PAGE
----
Therefore, the Bible really has failed in it's stated purpose to bring all believers to "a unity of the faith." The ambiguity of the Bible is exactly why the Book of Mormon as well as modern and personal revelation is so important. Joseph Smith considered the Book of Mormon "the most correct book" of any book on Earth. I have pondered for many years about what Joseph Smith meant when he said that for many years. And now I think I have finally realized (in part) what aspect of the Book of Mormon qualifies it as "the most correct."

The Book of Mormon is the most correct because it is doctrinally unambiguous. Many critics criticize the book over its historicity but they miss the boat when it comes to the purpose of the book. The greatness of the Book of Mormon is that is so very difficult to misunderstand and misinterpret. The Book of Mormon itself says that together, the Book of Mormon and Bible: "shall grow together, unto the confounding of false doctrines and laying down of contentions, and establishing peace among the fruit of thy loins, and bringing them to the knowledge of their fathers in the latter days, and also to the knowledge of my covenants, saith the Lord" (2 Ne. 3: 12, ).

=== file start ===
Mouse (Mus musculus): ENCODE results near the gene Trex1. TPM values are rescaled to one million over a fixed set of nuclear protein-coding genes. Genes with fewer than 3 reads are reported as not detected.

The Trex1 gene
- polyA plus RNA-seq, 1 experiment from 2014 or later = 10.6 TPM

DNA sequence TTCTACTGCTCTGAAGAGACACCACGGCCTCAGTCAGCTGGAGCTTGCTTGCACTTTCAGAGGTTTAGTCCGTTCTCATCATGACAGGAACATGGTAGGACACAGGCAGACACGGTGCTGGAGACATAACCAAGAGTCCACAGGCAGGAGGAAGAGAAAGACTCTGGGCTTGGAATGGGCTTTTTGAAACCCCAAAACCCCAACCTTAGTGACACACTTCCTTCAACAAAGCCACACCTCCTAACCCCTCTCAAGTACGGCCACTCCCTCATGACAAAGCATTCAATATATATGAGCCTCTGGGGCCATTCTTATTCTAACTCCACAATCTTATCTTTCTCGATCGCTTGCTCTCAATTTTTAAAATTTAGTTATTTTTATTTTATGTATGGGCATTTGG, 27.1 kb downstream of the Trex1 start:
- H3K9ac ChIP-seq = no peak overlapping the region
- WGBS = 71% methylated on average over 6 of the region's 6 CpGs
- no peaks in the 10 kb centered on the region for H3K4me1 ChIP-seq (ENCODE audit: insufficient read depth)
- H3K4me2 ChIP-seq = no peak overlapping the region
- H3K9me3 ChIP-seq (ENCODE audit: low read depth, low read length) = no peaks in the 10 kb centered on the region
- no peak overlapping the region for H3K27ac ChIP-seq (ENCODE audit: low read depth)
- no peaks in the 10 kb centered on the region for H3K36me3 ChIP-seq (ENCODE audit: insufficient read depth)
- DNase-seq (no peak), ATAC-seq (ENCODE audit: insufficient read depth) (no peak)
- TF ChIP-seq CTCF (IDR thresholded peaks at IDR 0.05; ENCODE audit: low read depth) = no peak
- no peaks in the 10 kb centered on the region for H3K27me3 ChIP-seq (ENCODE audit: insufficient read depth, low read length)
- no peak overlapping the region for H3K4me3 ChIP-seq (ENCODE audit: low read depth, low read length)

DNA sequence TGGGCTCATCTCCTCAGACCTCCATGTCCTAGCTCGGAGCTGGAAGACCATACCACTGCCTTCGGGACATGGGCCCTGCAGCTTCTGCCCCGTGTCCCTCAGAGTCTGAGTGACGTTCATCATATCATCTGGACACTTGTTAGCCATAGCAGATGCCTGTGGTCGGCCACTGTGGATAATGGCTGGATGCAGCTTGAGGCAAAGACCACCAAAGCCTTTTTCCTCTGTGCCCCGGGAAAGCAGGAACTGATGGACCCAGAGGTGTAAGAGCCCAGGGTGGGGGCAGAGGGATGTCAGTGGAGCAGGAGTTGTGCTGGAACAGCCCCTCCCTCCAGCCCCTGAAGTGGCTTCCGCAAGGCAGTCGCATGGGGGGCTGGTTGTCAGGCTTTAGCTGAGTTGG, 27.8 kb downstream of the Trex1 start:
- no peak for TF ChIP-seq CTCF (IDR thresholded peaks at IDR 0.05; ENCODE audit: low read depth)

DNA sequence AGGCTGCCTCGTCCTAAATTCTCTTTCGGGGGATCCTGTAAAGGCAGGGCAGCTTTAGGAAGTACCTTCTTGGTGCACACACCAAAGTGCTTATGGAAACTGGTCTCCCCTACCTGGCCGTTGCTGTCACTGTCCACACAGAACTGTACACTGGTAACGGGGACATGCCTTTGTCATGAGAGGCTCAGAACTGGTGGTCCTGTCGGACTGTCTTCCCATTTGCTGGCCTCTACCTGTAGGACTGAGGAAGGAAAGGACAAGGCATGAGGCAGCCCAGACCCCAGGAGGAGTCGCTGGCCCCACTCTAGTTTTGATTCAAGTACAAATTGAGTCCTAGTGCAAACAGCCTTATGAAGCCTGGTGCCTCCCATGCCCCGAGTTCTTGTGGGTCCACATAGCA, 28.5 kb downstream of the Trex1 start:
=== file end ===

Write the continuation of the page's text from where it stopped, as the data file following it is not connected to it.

The Bible itself contains the a powerful prophecy of the Book of Mormon recorded in Ezekiel 37: